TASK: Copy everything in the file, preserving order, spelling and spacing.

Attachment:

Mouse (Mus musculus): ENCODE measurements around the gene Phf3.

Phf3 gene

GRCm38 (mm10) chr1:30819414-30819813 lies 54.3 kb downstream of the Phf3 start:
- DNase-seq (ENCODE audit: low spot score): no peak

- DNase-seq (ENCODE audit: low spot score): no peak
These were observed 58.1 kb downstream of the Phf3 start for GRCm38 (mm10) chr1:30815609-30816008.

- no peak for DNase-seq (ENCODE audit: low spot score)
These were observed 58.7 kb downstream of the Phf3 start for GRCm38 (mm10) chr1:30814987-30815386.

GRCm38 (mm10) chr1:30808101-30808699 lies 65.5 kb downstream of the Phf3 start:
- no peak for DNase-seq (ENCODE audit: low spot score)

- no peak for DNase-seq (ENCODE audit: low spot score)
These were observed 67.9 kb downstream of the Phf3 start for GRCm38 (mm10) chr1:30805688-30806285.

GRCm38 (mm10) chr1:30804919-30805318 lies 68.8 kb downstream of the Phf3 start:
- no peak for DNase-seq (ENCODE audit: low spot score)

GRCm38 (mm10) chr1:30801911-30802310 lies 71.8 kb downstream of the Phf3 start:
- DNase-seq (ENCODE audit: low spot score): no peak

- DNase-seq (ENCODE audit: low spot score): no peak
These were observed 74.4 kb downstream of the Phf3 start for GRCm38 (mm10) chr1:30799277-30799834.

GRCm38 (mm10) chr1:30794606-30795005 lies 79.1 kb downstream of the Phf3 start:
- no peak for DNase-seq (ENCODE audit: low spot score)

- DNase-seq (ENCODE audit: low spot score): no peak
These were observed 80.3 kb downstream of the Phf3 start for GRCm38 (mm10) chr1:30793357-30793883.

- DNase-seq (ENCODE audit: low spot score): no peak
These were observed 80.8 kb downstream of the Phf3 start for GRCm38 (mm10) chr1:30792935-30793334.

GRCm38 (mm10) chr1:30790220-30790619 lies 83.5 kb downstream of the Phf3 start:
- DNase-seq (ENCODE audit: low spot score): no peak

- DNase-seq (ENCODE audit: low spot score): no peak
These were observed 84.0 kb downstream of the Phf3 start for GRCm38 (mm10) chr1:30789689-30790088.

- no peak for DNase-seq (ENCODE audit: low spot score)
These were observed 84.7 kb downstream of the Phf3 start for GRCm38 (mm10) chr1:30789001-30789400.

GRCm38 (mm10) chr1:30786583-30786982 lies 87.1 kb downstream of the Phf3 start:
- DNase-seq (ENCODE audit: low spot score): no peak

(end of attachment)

Mouse (Mus musculus): ENCODE measurements around the gene Phf3.

Phf3 gene

GRCm38 (mm10) chr1:30819414-30819813 lies 54.3 kb downstream of the Phf3 start:
- DNase-seq (ENCODE audit: low spot score): no peak

- DNase-seq (ENCODE audit: low spot score): no peak
These were observed 58.1 kb downstream of the Phf3 start for GRCm38 (mm10) chr1:30815609-30816008.

- no peak for DNase-seq (ENCODE audit: low spot score)
These were observed 58.7 kb downstream of the Phf3 start for GRCm38 (mm10) chr1:30814987-30815386.

GRCm38 (mm10) chr1:30808101-30808699 lies 65.5 kb downstream of the Phf3 start:
- no peak for DNase-seq (ENCODE audit: low spot score)

- no peak for DNase-seq (ENCODE audit: low spot score)
These were observed 67.9 kb downstream of the Phf3 start for GRCm38 (mm10) chr1:30805688-30806285.

GRCm38 (mm10) chr1:30804919-30805318 lies 68.8 kb downstream of the Phf3 start:
- no peak for DNase-seq (ENCODE audit: low spot score)

GRCm38 (mm10) chr1:30801911-30802310 lies 71.8 kb downstream of the Phf3 start:
- DNase-seq (ENCODE audit: low spot score): no peak

- DNase-seq (ENCODE audit: low spot score): no peak
These were observed 74.4 kb downstream of the Phf3 start for GRCm38 (mm10) chr1:30799277-30799834.

GRCm38 (mm10) chr1:30794606-30795005 lies 79.1 kb downstream of the Phf3 start:
- no peak for DNase-seq (ENCODE audit: low spot score)

- DNase-seq (ENCODE audit: low spot score): no peak
These were observed 80.3 kb downstream of the Phf3 start for GRCm38 (mm10) chr1:30793357-30793883.

- DNase-seq (ENCODE audit: low spot score): no peak
These were observed 80.8 kb downstream of the Phf3 start for GRCm38 (mm10) chr1:30792935-30793334.

GRCm38 (mm10) chr1:30790220-30790619 lies 83.5 kb downstream of the Phf3 start:
- DNase-seq (ENCODE audit: low spot score): no peak

- DNase-seq (ENCODE audit: low spot score): no peak
These were observed 84.0 kb downstream of the Phf3 start for GRCm38 (mm10) chr1:30789689-30790088.

- no peak for DNase-seq (ENCODE audit: low spot score)
These were observed 84.7 kb downstream of the Phf3 start for GRCm38 (mm10) chr1:30789001-30789400.

GRCm38 (mm10) chr1:30786583-30786982 lies 87.1 kb downstream of the Phf3 start:
- DNase-seq (ENCODE audit: low spot score): no peak